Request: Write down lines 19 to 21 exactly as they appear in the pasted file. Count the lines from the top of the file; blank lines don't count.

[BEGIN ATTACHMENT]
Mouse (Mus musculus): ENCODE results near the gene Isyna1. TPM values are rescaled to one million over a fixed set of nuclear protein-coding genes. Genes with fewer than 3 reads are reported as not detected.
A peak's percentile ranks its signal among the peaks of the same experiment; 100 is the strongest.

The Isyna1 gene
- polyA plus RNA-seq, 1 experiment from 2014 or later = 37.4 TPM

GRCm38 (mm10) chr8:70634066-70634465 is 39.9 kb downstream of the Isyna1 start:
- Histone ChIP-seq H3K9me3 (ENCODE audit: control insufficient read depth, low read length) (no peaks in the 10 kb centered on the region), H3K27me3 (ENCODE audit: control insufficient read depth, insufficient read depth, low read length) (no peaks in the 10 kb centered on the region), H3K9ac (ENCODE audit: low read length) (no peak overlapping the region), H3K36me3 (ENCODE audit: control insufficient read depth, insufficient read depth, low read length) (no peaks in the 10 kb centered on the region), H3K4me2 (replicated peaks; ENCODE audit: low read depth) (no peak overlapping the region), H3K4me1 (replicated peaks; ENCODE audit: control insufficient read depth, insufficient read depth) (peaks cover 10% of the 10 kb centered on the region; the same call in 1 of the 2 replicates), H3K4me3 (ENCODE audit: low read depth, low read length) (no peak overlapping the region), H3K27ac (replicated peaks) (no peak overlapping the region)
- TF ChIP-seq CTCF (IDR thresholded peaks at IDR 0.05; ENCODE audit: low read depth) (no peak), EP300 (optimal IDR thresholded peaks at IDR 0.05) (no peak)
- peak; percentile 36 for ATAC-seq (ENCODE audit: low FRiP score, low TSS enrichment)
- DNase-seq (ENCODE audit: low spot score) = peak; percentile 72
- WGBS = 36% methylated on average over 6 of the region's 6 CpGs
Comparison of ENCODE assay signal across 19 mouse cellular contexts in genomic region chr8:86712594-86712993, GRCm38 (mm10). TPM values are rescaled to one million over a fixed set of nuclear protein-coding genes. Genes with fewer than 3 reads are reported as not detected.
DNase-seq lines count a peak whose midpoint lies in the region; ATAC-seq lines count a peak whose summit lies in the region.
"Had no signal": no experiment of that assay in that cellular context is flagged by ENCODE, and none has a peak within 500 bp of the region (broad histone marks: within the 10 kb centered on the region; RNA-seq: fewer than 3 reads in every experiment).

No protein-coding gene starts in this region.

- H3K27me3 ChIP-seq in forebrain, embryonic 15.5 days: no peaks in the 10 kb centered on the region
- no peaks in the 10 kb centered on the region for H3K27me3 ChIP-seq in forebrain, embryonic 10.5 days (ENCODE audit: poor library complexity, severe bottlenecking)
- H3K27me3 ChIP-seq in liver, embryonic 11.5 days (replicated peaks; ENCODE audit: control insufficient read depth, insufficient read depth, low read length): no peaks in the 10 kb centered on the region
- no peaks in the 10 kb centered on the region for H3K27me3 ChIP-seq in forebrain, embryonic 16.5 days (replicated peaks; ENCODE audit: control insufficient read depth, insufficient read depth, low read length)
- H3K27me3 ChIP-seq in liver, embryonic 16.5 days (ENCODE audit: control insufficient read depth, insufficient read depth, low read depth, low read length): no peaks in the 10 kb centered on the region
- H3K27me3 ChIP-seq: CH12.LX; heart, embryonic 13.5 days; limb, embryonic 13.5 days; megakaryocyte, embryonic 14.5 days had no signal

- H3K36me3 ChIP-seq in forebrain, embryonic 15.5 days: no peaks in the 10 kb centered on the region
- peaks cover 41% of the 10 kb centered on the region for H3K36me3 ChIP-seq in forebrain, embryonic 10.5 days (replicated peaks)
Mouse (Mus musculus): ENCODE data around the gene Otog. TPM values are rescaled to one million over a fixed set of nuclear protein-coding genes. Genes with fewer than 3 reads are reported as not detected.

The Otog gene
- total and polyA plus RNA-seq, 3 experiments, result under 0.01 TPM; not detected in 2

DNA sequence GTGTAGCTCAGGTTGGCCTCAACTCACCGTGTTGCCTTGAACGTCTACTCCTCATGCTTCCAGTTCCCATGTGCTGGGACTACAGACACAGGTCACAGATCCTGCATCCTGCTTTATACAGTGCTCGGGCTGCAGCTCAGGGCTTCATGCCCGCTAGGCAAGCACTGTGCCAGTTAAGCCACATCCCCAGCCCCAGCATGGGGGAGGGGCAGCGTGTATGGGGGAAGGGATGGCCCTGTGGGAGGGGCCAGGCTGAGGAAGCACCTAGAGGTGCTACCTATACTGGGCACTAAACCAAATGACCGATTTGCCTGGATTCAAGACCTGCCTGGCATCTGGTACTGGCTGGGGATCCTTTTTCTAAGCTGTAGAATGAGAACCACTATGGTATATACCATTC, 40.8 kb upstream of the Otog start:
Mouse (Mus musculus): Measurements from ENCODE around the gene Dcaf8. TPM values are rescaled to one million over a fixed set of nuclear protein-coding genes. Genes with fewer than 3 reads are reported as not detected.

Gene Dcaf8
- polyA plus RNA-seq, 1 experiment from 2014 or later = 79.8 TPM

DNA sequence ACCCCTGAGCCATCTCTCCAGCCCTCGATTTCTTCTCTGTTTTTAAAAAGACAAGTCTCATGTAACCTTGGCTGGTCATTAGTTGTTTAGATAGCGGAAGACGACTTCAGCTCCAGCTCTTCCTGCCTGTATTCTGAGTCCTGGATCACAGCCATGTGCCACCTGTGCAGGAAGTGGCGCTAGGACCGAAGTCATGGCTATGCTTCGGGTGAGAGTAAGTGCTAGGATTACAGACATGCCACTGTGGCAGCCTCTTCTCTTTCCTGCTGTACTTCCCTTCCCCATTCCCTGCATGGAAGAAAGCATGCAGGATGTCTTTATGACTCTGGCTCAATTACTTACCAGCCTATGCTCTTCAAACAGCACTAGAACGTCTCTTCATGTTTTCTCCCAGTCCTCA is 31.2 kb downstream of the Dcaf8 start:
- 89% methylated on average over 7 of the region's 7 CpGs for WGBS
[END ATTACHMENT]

- H3K27me3 ChIP-seq in liver, embryonic 16.5 days (ENCODE audit: control insufficient read depth, insufficient read depth, low read depth, low read length): no peaks in the 10 kb centered on the region
- H3K27me3 ChIP-seq: CH12.LX; heart, embryonic 13.5 days; limb, embryonic 13.5 days; megakaryocyte, embryonic 14.5 days had no signal

- H3K36me3 ChIP-seq in forebrain, embryonic 15.5 days: no peaks in the 10 kb centered on the region